This study analyzed linguistic composition of titles of recent best-selling books in online bookstores over the past five years. Additionally, we sought to understand the characteristics and social aspects of the words appearing in the book. The results of the analysis of the composition of book names show that the number of book titles written in Hangul or with Hangul and numbers was the most common over the past five years. In terms of length, the book titles were most frequently between four and eight syllables long. The most frequent names utilized nouns or noun phrases, followed by full sentences, and the plain-type Haerache ranked third. As a result of analyzing the words in the title of the books, when the title of the book over the past five years was displayed in Wordcloud, the words in the TOEIC test books and the title of the comic books were visualized in large format. As a result of examining the frequency of words in Boyant-tool, the number of numbers(1, 2) that did not appear in Wordcloud was the highest, followed by words from TOEIC test books and comic books.
  • 8.

    The Dialog Pattern of Voice Phishing Conversation: Focusing on the Impersonation of an Investigative Agency

    BaeSeungHui , CHOI MINGYEONG , Haeyong Lee | 2023, 31(4) | pp.203~233 | number of Cited : 0
    This study examined the dialog pattern in the structure and progress of conversations by analyzing actual voice phishing conversations. The study aimed to reconstruct the Dialog Pattern by synthesizing the structure of the conversation and the pattern of the development process found in several actual conversations. The dialog pattern of voice phishing is divided into six functional phases: approaching the victim, threatening criminal involvement, social isolation, vertical relationship enhancement, induction of withdrawal, and check withdrawal. The process of the voice phishing criminal exercising power over the victim and attempting financial fraud by unilaterally leading the conversation was demonstrated in each derived phase. This study provides basic data for the study of voice phishing conversations and can be used in education related to the prevention of voice phishing damage in the future.
  • 9.

    Analysis of Netizens' Attitudes Toward the Language of K-pop Lyrics: Focusing on BTS

    Lee Jeongbok | 2023, 31(4) | pp.235~277 | number of Cited : 0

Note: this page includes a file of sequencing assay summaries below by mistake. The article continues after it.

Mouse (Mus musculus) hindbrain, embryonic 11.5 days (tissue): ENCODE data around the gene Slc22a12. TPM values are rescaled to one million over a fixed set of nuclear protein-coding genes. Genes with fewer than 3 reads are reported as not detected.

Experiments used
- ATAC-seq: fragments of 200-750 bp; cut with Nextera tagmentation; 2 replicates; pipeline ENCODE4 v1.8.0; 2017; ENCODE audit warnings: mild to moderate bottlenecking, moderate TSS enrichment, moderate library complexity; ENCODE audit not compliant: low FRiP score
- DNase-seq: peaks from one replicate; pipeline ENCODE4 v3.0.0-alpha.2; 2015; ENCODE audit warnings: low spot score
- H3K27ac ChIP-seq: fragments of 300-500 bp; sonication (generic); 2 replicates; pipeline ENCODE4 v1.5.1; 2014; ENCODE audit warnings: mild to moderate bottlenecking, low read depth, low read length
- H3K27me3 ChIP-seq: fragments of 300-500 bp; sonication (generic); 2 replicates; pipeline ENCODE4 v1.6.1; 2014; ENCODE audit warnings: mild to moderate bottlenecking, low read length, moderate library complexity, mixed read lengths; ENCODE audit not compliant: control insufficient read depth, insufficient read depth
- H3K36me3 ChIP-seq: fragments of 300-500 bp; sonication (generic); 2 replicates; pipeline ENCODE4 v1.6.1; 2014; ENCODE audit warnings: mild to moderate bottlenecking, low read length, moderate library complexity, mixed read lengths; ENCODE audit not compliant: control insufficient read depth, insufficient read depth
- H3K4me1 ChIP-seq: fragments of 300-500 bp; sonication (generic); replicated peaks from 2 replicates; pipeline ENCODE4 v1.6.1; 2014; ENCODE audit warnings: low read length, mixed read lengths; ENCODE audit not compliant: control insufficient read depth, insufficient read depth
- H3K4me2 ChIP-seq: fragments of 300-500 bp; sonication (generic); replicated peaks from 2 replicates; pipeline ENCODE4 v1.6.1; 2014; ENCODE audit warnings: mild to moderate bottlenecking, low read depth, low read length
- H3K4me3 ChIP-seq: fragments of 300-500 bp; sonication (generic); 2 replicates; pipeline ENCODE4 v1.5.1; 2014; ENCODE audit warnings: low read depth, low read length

This study analyzes the language of K-pop lyrics and netizens’ attitudes toward it to clarify the relationship between K-pop lyrics and the Korean language. The number of K-pop songs written in English is increasing, and the proportion of English in the lyrics is high as well. There has also been an increase in the number of songs having only English lyrics. In addition, there are many songs whose lyrics have been changed to Japanese to promote them in Japan. Some netizens had a positive attitude toward foreign language lyrics and stated that they were aware that K-pop was expanding overseas and catering to fans worldwide; therefore, the use of foreign language lyrics was understandable. Furthermore, they stated that such lyrics were good because they provided a different feeling. However, negative attitudes were stronger because many felt that the lyrics of K-pop songs that used large amounts of English were not easily comprehensible, blurred the identity of K-pop, and lowered the quality of the songs. The researchers believe that having Korean lyrics is the minimum requirement for K-pop, and when K-pop maintains its identity and receives love worldwide, the Korean and Hangul that support it will also receive global attention.
  • 10.

    Speech Adjustment in Adverb According to the Gender of the Recipient

    조성원 | 2023, 31(4) | pp.279~305 | number of Cited : 0
    This article aims to examine the use of adverbs by Korean men and women in conversations with each other, depending on the gender of the interlocutor. It has long been argued in sociolinguistics that language use of one gender to the other can clearly adjusted, even if they belong to the same social group. Gender of the receiver, in this sense, can be considered as a factor in context which fosters certain speech-adjusting behavior. If men and women use different languages, typical gender specific speech style may be present in the speaker recognition, and as a result, intentional or unintentional accommodation may occur. However, there has been no research on how the speech of one gender is accommodated by the other gender in Korean. The frequency difference between male and female speakers were significantly smaller in single-gender dyads compared to mixed gender dyads, which leads to conclusion that speakers mimic more of receiver’s speech style when conversating with opposite gender.